Hydrotropes

 There are four Klimisch 1 studies on the biodegradability of the hydrotropes and all 4 indicate ready biodegradability. The studies are conducted with sodium toluene sulphonate, sodium cumene sulphonate, sodium xylene sulphonate and calcium xylene sulphonate. There are an additional three Klimisch 2 studies. The study with sodium xylene sulphonate indicates ready biodegradability. The studies with sodium cumene sulphonate and sodium xylene sulphonate indicate inherent biodegradability.Based on all available information from these seven studies, the hydrotropes, and by read-across the aromatic sulphonic acids, are considered to be readily biodegradable.

 

The key hydrotrope studies are:

A 1992 OECD Guideline study - 301B Modified Sturm Test - based on CO2 evolution (Ruetgers Nease, 1992). The study was conducted according to GLP requirements and is fully documented. The test substance (sodium xylene sulphonate - CAS No 1300-72-7) achieved the 60% biodegradation threshold by Day 6 and reached 83% of theoretical CO2 in 28 days.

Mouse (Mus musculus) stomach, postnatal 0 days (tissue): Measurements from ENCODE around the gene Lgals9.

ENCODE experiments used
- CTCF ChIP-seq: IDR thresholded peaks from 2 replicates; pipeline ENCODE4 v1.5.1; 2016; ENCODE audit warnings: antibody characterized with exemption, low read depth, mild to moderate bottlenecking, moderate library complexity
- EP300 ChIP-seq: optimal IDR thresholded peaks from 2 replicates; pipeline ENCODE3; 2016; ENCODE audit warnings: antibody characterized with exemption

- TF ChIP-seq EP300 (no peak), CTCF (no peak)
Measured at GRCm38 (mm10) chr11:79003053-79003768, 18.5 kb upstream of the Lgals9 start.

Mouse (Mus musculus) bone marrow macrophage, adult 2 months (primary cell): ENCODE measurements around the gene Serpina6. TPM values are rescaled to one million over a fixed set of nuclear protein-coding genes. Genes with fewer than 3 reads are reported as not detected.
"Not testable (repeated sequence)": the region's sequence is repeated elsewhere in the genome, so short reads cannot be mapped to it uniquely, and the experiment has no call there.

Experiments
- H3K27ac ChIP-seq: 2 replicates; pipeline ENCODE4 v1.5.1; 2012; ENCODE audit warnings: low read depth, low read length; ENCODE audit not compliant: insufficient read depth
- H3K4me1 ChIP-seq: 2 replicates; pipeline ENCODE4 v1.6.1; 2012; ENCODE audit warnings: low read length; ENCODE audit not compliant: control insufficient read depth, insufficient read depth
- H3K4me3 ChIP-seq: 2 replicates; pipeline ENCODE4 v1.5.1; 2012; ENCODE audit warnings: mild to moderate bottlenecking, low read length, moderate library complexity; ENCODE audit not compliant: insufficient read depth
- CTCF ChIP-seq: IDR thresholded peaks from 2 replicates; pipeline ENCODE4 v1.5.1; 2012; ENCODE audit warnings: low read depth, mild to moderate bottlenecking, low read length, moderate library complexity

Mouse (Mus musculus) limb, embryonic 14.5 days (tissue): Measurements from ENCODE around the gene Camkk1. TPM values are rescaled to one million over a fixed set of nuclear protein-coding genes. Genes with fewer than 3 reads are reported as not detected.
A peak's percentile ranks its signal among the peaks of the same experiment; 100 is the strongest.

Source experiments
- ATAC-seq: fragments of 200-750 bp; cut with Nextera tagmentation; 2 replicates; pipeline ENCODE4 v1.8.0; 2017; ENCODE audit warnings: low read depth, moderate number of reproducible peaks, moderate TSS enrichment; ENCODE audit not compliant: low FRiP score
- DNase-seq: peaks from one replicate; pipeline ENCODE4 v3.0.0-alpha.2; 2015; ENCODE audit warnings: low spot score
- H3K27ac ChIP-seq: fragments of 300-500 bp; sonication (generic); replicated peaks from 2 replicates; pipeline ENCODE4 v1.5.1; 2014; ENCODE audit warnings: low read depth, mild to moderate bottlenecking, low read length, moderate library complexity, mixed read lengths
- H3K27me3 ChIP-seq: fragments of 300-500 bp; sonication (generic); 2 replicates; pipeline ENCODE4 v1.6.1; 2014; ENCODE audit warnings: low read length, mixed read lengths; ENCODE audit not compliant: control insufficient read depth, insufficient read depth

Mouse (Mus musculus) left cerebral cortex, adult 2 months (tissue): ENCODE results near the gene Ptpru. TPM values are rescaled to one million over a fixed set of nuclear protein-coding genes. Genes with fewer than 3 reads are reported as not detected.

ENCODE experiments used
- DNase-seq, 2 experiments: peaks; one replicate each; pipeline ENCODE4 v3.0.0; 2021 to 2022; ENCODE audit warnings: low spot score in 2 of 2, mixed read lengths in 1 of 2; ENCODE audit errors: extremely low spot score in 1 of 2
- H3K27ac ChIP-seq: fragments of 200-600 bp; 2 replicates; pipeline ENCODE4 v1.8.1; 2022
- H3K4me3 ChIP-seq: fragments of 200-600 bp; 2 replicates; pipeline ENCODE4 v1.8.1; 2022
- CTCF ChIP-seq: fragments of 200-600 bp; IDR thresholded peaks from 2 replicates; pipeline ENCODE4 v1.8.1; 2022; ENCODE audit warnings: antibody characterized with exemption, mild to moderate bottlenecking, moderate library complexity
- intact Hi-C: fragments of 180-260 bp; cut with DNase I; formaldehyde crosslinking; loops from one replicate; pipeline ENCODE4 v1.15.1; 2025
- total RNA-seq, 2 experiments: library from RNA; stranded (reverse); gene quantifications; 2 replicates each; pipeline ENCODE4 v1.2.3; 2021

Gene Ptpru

A 1993 OECD Guideline study - 301B Modified Sturm Test - based on CO2 evolution with sodium cumene sulphonate (CAS No 28348-53-0) (Ruetgers-Nease, 1993). The study was conducted according to GLP requirements and is fully documented. The test substance achieved the 60% biodegradation threshold by Day 6 and reached 103-109% of theoretical CO2 in 28 days.

A 1994 OECD Guideline Study - 301B Modified Sturm Test - based on CO2 evolution study with calcium xylene sulphonate (CAS No 28088-63-3) (Ruetgers-Nease, 1994). The study was conducted according to GLP requirements and is fully documented. The test substance reached 82-87% CO2 evolution in 28 days but took 16 days to reach the 60% "ready biodegradability" threshold.

A 2004 OECD Guideline Study - 301B Modified Sturm Test - based on CO2 evolution study with sodium toluene sulphonate CAS No 12068-03-0) (Brunswik-Titze, 2004).. The study was conducted according to GLP requirements and is fully documented. The test substance reached 100 -115% CO2 evolution in 28 days and reached the 60% "ready biodegradability" threshold in 4 days.